In an earlier letter, “Deadly force should be a last resort,” the author and a friend of mine touched on some of the solutions to the seemingly apparent increase of white police shooting unarmed minority suspects and violators of less than capital offenses; while I thought the letter was well stated, in my opinion it didn’t get to the root of the problem. While I believe that the reasons for each shooting are as varied as the different officers involved, the preponderance of white police shooting unarmed minority victims speaks of a greater underlying and shared motivation.

First, it should be recognized that not all who join the police force join to serve and protect. Again, the reasons are as varied as the officers joining. Secondly, the primary reason white police shoot unarmed non-white people is that we let them, and the reason we let them is the same reason the police, white or non-white shoot anybody: fear. The fear the police have of being killed or harmed is the same fear that keeps us from holding them accountable. The greater the privilege, the greater the responsibility, and the higher the standard to which one should be held. No one wants to be Jesus; nobody wants to be nailed to the cross for trying to do what is right. It is the fear to hold those responsible to a higher standard that is the evil that we do.

The result is that if they can get away with it they will keep doing it. To paraphrase Proverbs 13:24: “Spare the rod, spoil the child.” Race, sloth and cultural history also contribute to the way we have handled these events, but it’s fear, the great inhibitor, that keeps us silent and therefore repeating our mistakes.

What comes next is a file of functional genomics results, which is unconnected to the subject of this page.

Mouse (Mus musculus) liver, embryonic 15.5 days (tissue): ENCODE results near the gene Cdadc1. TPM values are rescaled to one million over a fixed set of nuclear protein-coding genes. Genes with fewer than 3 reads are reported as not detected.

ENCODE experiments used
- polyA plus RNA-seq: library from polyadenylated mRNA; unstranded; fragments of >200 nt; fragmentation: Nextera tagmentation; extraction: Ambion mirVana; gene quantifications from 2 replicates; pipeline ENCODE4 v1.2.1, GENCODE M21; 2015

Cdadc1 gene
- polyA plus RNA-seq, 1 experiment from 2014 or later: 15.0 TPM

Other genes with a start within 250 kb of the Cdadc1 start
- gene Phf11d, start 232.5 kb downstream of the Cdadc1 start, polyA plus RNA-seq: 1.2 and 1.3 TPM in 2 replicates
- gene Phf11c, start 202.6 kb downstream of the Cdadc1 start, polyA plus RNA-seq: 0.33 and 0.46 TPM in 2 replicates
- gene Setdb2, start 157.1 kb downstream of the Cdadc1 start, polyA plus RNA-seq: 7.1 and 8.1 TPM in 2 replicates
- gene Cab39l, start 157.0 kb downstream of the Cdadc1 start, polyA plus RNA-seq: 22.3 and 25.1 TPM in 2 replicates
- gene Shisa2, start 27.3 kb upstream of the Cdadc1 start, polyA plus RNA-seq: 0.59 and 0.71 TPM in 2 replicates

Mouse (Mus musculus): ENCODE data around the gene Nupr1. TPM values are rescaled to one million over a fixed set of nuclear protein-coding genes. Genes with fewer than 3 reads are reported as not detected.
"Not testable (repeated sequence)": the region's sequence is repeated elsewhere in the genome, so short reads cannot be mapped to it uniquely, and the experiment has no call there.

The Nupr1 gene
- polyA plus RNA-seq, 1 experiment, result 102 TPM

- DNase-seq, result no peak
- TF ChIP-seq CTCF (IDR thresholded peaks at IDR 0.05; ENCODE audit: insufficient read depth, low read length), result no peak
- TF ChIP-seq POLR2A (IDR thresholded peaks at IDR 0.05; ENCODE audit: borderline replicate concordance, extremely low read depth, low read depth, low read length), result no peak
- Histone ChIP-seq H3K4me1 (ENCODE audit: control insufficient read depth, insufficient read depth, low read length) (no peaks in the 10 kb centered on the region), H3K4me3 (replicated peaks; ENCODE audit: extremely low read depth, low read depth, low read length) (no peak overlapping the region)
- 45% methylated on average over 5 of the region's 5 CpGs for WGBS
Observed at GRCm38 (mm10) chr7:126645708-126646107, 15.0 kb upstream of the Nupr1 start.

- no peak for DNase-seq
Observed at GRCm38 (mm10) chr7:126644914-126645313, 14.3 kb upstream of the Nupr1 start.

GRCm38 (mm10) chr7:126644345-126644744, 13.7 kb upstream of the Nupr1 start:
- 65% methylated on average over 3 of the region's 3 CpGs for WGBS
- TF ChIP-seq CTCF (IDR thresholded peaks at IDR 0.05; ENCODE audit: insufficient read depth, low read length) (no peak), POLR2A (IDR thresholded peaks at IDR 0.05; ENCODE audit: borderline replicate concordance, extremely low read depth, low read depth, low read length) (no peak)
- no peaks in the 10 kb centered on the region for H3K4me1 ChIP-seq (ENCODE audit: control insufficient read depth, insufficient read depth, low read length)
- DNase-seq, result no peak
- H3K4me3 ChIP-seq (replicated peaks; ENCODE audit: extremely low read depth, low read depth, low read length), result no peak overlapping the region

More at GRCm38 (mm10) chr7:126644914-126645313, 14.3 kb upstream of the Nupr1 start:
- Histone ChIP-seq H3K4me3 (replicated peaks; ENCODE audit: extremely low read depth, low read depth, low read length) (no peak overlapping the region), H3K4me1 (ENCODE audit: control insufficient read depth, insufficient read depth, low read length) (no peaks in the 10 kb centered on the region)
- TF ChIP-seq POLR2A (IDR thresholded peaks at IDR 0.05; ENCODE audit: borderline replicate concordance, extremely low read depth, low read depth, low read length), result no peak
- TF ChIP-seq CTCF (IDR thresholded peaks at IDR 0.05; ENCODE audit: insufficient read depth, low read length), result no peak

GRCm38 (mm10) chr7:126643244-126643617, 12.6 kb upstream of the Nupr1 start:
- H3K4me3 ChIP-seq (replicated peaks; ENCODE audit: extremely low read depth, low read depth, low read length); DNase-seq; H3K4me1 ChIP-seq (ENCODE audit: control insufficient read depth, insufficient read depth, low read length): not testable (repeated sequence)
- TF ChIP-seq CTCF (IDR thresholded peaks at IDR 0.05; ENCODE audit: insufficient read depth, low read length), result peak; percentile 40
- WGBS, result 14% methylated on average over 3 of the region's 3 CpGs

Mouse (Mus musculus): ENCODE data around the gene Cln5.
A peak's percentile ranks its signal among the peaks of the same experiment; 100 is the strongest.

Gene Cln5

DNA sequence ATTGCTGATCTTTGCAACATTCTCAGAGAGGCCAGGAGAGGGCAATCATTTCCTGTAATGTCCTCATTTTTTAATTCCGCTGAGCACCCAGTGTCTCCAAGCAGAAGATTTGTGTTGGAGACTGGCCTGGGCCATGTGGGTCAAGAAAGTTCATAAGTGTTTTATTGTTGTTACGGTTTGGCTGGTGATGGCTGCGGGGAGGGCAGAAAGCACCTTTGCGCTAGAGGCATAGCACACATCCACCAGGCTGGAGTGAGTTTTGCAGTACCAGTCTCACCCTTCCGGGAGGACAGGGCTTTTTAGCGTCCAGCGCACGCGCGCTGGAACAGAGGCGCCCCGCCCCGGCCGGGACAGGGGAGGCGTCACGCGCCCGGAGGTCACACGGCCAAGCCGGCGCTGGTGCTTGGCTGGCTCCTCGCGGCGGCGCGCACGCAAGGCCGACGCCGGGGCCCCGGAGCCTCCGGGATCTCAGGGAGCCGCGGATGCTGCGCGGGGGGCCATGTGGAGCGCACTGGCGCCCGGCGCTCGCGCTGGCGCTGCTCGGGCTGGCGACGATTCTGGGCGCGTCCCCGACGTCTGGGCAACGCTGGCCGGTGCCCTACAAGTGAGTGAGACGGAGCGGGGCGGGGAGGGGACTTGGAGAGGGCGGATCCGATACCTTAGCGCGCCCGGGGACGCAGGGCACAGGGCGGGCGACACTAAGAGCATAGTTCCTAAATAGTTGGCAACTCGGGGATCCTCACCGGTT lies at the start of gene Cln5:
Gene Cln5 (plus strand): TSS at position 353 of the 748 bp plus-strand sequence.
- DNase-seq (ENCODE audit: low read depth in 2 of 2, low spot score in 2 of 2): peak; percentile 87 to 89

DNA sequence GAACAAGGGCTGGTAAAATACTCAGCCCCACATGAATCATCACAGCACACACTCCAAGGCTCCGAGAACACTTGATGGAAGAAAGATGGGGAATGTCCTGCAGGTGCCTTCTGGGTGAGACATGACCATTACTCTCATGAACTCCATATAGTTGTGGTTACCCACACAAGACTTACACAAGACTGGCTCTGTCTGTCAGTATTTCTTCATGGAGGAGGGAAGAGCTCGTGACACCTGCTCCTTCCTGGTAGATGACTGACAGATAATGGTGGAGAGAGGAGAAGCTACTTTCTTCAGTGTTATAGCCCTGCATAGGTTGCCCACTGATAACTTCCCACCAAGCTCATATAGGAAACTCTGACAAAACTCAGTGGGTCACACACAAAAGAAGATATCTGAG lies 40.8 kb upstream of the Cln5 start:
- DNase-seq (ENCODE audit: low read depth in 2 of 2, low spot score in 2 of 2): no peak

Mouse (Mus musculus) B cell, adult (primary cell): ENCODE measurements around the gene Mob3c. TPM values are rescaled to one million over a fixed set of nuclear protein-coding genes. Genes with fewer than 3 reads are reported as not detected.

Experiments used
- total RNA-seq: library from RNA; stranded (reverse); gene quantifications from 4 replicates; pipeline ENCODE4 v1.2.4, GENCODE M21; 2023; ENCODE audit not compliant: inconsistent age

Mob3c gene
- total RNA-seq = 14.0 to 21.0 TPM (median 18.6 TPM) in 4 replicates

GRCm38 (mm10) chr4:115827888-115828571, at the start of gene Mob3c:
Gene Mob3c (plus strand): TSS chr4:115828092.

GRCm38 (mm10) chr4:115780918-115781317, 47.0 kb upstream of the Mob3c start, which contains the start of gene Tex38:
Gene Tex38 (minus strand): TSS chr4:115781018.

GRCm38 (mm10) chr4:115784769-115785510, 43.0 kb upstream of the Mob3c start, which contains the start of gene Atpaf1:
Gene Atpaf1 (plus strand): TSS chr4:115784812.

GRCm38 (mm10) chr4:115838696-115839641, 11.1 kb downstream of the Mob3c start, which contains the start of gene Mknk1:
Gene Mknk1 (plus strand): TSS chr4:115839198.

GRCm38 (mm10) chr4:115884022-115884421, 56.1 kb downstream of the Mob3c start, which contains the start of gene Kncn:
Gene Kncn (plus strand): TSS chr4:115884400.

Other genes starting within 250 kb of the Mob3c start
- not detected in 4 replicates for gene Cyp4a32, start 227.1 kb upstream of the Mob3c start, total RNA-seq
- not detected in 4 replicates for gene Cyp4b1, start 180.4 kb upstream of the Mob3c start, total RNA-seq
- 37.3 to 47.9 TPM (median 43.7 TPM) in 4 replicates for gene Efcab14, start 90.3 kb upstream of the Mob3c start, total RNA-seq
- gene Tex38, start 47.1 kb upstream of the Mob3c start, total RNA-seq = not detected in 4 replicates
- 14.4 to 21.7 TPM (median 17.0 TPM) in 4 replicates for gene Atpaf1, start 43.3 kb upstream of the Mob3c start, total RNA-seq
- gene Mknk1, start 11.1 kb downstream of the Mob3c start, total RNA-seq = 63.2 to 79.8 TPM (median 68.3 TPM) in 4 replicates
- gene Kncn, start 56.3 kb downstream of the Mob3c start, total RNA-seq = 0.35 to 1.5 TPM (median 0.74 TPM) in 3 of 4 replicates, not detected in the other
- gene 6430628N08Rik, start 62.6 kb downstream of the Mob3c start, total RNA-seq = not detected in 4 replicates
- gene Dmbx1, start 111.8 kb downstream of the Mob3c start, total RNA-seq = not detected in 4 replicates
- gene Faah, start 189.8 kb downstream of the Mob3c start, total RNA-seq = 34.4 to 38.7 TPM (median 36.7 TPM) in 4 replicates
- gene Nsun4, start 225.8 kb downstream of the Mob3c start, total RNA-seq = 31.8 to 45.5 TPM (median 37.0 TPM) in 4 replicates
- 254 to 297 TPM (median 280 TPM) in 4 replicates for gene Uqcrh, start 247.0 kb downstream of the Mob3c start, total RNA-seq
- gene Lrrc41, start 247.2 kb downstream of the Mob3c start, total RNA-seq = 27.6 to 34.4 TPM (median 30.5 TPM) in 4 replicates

I believe that fear is at the heart of the problem and can be attenuated by doing one or both of two things. Finding an effective way to police the police, and or by taking to heart the words of the founding fathers, “All men are created equal.” And thusly should be respected and treated as such.

Stephen Force

Warren

Officers trained to act quickly

DEAR EDITOR:

This letter is in response to the letter titled, “Police Officers don’t shoot first” in the March 29 Tribune and written by Leif Damstoft. Mr. Damstoft wrote that he thought it should be law that police officers cannot shoot first when facing an individual with a firearm. So by that logic, every police officer should wait to possibly be murdered before he or she is allowed to react to possible deadly force.